Teaching a group of diverse and high-needs learners chemistry in San Diego near the U.S. border with Mexico, I encountered a vexing problem: students loved to do lab and hated to write lab reports. In fact, most never turned them in. I couldn’t ignore it because lab reports give students an important opportunity to develop critical thinking and communication skills. So I generated an innovative solution that increases the turn-in rate while also supporting students with learning challenges, including students with disabilities and those who speak English as a second language. Find out more in the April 1, 2018, issue of The Science Teacher.
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I have been looking for ways to deepen my practice as a science communicator when I came across a startling figure: California’s demand for new Math and Science teachers in the next 10 years is expected to be over 33,000, according to CTA.org.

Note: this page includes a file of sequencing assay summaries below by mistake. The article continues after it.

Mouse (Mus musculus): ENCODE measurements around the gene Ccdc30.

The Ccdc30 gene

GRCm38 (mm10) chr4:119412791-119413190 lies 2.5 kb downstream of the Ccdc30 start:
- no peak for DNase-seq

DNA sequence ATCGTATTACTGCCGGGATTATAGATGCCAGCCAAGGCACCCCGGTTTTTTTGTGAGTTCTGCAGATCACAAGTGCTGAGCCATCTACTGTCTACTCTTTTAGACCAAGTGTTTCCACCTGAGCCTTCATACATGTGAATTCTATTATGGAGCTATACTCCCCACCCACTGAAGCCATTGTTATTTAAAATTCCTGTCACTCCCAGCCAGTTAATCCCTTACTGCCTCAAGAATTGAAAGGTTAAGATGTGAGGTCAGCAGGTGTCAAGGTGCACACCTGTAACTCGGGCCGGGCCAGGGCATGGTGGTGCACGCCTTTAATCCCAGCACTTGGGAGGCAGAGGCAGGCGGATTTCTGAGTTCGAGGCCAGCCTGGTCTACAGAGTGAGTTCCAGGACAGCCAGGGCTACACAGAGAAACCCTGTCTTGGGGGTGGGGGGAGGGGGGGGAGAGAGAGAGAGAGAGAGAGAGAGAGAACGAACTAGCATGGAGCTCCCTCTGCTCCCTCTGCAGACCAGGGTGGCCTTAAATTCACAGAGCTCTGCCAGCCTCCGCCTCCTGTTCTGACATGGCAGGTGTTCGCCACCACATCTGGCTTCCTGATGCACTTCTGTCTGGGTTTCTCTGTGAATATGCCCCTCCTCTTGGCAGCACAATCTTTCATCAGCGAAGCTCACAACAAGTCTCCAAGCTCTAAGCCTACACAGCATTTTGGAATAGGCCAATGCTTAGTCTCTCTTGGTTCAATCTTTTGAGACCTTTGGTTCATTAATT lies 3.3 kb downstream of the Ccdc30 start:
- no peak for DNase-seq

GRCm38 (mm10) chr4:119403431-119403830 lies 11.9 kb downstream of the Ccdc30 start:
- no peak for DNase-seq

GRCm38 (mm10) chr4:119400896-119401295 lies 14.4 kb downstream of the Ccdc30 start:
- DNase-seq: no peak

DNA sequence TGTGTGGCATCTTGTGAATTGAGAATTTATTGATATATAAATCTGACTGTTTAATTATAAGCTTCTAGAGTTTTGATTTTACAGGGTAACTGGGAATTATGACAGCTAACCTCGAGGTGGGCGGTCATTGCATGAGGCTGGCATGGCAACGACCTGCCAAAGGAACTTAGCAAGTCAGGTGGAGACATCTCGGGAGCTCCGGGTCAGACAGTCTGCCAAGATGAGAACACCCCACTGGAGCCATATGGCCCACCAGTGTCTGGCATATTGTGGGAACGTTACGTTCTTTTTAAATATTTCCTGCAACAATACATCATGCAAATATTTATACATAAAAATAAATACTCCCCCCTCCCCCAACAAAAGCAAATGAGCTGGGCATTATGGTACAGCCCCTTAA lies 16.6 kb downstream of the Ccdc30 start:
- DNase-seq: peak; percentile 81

Let’s face it, people reading my work in The New York Times or Nature are already literate in science. It makes sense to focus my efforts where I might have more impact. So I have decided to become a high school biology teacher in addition to my work as a science journalist. Not exactly the typical path of progression for a reporter. But then again, my life has rarely gone to plan. [Read more…] about Teacher’s conference boosts career success